I can go on and on, but I hope you get my point, the scientific type 😉 As is mentioned in the article –

    “If so-called silly rituals and and faith offer someone hope, then who are we to question it? Fair enough, as long as it stays personal. If it spills out on the streets and holds us up, we get to question it. If it breeds ignorance and superstition, we get to question it. If it leads to violence, we get to stand atop a flaming pile of your storybooks and proclaim that your beliefs need to change.”

    All we want is, keep it personal, we made a choice, if you want us to respect yours, you should respect mine as well.

    Think about it.

  21. Reblogged this on are you watching closely? and commented:
    Hilarious!!

  22. As one of “Naam Leke Marna Hai Kya, But You Know Which One I’m Talking About”, “Oh FFS, stop doing that in my name. Now people will think I’m also crazy.” is the best way to describe how I feel on many days.

    Which is why this saffron outrage is so confusing to me. I always thought Hindus in general were more tolerant and understanding. There have been many who have jumped at my throat for voicing any opinion about PK – “It’s not YOUR religion being made fun of, you don’t get to talk about this. In fact, if it had been a movie on YOUR religion, the cast and crew of PK would have been dead”.

    Arey BC, you want to be better than mindless gullible zealots with no aim or not?

  23. Quite a mature post! Comedy going hand in hand with this! Superb!

  24. This might have voiced many people’s thoughts like me.. I was struggling to write something like this from a week but the post just didnt happen. I wouldnt have done it better
    KUDOS ashish

  25. Reblogged this on I ∪ Ī and commented:
    “The only thing offensive about PK was that the popcorn cost me 300 bucks.” Hehe…

  26. MARRY ME ALREADY
    But the kids will need to be Christian or I won’t get to go to heaven

  27. Reblogged this on The Westerlies and commented:
    This guy nails it. Humor is the second best weapon against ignorant weebs, first being sarcasm.

  28. Reblogged this on Myth's Reality and commented:
    The only one you should listen to for thoughts on PK is this guy! Hilarious!

  29. this is amazing. i love so many parts of what you’ve said. stellar commentary.

  30. This is amazing ….was waiting for an article like this ….those who don’t like it don’t watch it..well said bro some retards truly need to c this one

  31. @ Cacus , that’s true. “If the only thing keeping a person decent is the expectation of divine reward, then brother that person is a piece of shit; and I’d like to get as many of them out in the open as possible.”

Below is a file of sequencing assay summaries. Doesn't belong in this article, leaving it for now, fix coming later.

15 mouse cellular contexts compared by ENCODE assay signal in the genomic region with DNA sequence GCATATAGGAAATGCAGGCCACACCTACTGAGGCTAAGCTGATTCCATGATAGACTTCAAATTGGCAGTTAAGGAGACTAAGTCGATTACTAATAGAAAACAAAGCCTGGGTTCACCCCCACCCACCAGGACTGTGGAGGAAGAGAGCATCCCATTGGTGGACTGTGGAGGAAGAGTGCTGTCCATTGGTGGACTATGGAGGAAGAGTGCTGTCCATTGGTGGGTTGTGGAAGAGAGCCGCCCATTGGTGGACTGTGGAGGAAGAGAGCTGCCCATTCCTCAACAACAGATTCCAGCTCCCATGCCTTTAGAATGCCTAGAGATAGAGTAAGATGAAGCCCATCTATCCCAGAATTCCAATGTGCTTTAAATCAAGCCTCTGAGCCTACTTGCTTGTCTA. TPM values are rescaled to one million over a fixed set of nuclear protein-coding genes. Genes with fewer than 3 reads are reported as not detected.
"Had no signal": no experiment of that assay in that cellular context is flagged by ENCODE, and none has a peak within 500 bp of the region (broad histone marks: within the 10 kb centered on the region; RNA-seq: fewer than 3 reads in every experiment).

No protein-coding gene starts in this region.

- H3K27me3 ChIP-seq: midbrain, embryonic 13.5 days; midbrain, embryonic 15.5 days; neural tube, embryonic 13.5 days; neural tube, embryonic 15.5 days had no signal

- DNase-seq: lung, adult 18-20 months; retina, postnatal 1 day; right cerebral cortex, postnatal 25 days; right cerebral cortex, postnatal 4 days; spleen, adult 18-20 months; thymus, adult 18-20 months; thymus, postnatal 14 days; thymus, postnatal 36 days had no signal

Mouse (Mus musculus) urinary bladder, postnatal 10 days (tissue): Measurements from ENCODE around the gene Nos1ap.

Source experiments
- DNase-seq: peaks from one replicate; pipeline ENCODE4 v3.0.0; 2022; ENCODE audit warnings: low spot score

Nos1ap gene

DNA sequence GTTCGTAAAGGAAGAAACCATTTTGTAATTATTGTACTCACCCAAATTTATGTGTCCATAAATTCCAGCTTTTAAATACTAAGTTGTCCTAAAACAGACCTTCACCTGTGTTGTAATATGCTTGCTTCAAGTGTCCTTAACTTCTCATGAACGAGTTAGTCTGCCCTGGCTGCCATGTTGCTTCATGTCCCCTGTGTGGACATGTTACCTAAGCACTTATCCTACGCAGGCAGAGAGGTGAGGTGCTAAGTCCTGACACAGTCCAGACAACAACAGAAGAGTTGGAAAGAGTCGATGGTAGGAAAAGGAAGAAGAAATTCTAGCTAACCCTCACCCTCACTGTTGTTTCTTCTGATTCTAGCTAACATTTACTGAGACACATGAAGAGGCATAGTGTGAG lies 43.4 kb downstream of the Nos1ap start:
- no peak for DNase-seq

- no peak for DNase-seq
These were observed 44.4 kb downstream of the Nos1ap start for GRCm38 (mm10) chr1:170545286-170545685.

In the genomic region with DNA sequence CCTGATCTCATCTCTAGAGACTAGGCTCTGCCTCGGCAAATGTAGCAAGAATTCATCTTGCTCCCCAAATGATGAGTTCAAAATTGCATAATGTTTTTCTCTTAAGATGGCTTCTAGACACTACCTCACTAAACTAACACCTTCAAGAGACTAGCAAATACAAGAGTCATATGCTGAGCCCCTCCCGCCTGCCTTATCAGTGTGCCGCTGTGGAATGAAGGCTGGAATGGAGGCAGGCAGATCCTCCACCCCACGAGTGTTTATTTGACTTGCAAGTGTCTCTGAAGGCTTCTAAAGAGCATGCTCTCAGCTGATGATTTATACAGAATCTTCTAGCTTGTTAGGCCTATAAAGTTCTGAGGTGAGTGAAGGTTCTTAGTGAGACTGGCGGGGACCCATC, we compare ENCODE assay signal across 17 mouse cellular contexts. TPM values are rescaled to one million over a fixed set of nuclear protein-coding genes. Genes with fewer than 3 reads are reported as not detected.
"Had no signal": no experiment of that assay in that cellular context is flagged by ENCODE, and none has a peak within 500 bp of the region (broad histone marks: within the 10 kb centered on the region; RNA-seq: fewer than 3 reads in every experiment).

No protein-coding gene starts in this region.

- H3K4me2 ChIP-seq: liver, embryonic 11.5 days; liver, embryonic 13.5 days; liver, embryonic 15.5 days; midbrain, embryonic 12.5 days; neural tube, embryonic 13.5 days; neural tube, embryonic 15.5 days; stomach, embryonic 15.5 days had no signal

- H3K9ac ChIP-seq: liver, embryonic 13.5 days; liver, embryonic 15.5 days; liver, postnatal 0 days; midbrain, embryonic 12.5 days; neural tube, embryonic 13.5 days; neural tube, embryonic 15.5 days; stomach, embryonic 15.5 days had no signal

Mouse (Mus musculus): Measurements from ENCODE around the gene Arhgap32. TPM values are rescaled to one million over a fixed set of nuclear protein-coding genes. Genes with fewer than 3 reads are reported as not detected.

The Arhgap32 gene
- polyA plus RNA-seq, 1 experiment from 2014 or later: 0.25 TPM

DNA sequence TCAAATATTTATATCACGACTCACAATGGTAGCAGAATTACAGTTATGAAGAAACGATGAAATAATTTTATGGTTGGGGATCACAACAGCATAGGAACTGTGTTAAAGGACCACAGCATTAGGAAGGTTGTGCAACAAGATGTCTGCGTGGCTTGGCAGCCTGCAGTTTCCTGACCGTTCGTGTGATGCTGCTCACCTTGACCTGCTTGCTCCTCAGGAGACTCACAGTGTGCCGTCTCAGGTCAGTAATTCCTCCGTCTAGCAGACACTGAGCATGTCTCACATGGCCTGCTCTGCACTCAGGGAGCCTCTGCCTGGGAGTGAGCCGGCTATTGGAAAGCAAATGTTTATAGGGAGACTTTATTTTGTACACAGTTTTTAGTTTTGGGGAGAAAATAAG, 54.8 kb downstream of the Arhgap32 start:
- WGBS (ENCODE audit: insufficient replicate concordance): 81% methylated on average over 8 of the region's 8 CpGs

In my opinion, for these people the purpose of life is to obtain divine reward.
    In India, there are number of organizations run by many spiritual gurus who claim to bring happiness in people’s lives. It is like a market category and whose market capital is multiplying day-by-day. With the swamis and gurus being integral part of Hinduism at every time of its history, even in 21 st century it is easy to establish oneself has enlightened one/ son of god. These organizations cash on the troubled Indian minds and offering to bring peace & happiness. They accumulate huge donations and some part of it is invested back into the business in the form of philanthropy. This is a very sustainable business model and there is a huge market to tap into.
    Why is it difficult for people to accept the reality? Why is it difficult for people to believe in coincidences? Why is it difficult for people to accept the fact that their suffering is random and it is not that they are chosen by someone? I was going through some program of one of such organizations and realized how intelligently they market their products- market segmentation, products designed for each target group, chain like multi level marketing technique.

    I am so curious why can’t these enlightened gurus give some lectures on how to transform Indian economy and recommend ways to create employment opportunities for the people. If they wish to see real happiness of people then thats the actual happiness of people. I want to ask many young people in this world to please seek the answer for ‘how to live in this world ?’ than to find answers for ‘whats the purpose of this life?’ There is a challenge to all these people,i.e., just to avoid association with any of the activities taught by these people for an year and list of the things which went wrong because of not following what guru has said to follow.